Egyptian strongman Hosni Mubarak is out of jail, finally. With the court order to free the former Egyptian president, who ruled the most populous Arab nation with an iron hand for three decades, the much-vaunted Arab Spring has seen another phase. The image of a caged Mubarak in a courtroom stoically staring at the proceedings with his dark shades on, had become a leitmotif of how former dictators were being brought to justice.
His release from the Torah prison, on technical grounds, has likely come as a shock for a majority of Egyptians, who saw in his incarceration a vindication of their desire to get him punished. Mubarak was sentenced to life in prison last year for failing to prevent the killing of demonstrators during the Egyptian uprising personified by sustained protests in Tahrir Square. But a court accepted his appeal this year and ordered a retrial in the case. The former air force commander has been freed as he has already served the maximum amount of pretrial detention.
Mubarak’s freedom, though, has been severely restricted as he has been placed under house arrest. His assets remain frozen. Egypt has been in turmoil for more than two years and the latest turn of events has only made the crisis more complicated. The interim military-backed government last week removed two-sit ins by Muslim Brotherhood supporters protesting the overthrow of Mohammed Mursi, who was elected by the people. The military used force in which close to 600 people, including about 50 policemen were killed. Clashes have killed a total of 1,000 people since the carnage. The crackdown on Mursi supporters drew general condemnation. Some Gulf states including Saudi Arabia, however, backed the military action.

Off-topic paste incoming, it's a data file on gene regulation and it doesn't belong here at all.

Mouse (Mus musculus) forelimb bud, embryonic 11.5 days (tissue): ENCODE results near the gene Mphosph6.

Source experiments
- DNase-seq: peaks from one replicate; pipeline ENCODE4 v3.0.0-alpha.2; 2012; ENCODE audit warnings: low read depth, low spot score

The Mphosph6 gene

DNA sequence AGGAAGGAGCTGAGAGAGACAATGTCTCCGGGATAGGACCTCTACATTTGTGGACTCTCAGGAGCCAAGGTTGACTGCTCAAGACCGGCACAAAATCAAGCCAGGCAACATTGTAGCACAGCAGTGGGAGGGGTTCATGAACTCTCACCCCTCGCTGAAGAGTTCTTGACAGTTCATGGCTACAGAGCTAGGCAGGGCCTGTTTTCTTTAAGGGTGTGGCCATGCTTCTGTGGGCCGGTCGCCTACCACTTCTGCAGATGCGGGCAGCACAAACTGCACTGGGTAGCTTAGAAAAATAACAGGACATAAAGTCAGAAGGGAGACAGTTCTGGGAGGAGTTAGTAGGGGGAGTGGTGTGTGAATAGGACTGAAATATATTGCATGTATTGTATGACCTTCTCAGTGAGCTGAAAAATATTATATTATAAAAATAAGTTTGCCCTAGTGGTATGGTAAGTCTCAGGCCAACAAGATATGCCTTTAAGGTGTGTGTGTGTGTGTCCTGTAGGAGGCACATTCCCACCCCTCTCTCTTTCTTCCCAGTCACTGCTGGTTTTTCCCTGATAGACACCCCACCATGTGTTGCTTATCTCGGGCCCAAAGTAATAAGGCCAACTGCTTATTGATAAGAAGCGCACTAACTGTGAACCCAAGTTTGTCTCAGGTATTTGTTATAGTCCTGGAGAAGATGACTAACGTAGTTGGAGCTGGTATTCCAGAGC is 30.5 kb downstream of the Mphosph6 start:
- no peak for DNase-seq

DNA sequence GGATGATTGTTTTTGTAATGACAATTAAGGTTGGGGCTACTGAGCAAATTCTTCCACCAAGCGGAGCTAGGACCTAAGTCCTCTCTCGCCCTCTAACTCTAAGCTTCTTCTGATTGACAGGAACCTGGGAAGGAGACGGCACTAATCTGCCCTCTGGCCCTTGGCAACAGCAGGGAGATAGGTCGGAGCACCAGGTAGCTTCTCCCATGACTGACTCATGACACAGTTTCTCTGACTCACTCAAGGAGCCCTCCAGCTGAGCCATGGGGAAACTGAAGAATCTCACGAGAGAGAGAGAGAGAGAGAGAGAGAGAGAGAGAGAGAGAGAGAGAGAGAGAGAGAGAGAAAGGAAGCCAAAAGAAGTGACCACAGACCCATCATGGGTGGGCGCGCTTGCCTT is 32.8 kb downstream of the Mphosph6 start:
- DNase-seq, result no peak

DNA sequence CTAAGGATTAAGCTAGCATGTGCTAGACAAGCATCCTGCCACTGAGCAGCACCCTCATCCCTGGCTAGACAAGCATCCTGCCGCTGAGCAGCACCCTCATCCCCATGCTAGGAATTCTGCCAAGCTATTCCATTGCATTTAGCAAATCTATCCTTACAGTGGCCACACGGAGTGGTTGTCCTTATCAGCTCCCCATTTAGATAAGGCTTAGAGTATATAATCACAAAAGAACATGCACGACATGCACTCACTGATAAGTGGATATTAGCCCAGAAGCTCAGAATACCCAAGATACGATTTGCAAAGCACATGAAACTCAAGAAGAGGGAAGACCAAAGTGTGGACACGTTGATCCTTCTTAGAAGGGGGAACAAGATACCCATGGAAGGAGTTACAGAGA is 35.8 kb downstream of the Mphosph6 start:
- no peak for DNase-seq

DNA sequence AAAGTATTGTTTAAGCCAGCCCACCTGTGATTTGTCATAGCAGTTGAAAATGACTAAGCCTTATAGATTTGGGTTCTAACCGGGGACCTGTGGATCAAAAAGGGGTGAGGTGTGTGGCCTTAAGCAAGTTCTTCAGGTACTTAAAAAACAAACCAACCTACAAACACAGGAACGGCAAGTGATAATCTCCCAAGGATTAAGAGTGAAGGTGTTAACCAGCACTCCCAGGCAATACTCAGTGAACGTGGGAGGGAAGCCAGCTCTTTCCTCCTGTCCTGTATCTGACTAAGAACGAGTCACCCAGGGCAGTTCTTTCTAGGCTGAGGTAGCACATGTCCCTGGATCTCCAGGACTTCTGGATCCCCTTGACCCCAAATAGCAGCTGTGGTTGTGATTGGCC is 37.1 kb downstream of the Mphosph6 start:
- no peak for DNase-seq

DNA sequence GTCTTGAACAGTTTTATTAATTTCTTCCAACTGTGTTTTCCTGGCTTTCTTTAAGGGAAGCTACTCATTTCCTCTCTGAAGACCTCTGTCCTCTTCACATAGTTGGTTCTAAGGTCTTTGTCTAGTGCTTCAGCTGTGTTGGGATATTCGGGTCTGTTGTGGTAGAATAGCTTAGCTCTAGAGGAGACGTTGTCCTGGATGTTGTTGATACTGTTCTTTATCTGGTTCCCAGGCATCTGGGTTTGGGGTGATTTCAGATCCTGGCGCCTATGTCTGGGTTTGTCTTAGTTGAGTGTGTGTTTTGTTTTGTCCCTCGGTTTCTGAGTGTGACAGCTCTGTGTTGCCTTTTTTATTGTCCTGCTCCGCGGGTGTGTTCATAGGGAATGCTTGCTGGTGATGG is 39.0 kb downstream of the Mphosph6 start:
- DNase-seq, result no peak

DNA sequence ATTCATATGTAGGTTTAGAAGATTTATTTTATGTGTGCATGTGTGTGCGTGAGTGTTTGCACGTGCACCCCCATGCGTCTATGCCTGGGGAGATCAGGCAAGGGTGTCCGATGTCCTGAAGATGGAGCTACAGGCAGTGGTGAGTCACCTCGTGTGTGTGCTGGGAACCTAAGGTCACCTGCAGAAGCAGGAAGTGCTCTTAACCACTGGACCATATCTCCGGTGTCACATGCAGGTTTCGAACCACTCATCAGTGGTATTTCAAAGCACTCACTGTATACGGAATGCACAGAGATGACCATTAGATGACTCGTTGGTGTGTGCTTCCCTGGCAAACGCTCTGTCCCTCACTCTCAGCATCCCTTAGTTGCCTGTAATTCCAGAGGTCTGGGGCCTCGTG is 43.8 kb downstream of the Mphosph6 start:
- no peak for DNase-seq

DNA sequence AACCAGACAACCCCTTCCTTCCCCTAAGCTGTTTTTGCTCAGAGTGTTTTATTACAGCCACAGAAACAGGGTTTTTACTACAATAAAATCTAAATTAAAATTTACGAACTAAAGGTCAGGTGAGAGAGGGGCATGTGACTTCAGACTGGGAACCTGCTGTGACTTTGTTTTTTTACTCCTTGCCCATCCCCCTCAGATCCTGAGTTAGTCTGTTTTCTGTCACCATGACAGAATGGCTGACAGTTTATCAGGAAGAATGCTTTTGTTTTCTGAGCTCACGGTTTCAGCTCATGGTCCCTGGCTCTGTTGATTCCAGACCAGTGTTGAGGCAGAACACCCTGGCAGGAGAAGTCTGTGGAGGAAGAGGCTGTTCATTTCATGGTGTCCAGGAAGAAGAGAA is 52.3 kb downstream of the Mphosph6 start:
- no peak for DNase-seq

Mohammed Mursi was deposed by the military on July 3 after thousands of Egyptians poured into the streets against the administration’s apathy to their plight. Mursi was taken into custody and has been since under house arrest.
The ups and downs in Egypt since the revolution has wreaked havoc on the country’s economy. First it was the Brotherhood-backed government that made a mess of the economy. With tourism badly hit, foreign exchange coffers started to dry up and food stock started depleting sharply. There were sporadic attacks on churches and the Christian minority complained of persecution. The exercise of making the constitution was caught in a controversy.
The unceasing turmoil in Egypt — distinct from the civil war in Syria — has taken a toll not only on its people and the social fabric but also on its institutions. Mohammed El Baradei resigned as vice president after the military crackdown that killed close to 600 people. Though there has hardly been any displacement of people, citizens are finding it hard to lead a secure existence. The revolution was triggered to oust Mubarak, but all the faults that plagued the country during his rule are back to haunt Egyptians, and some in a bigger measure•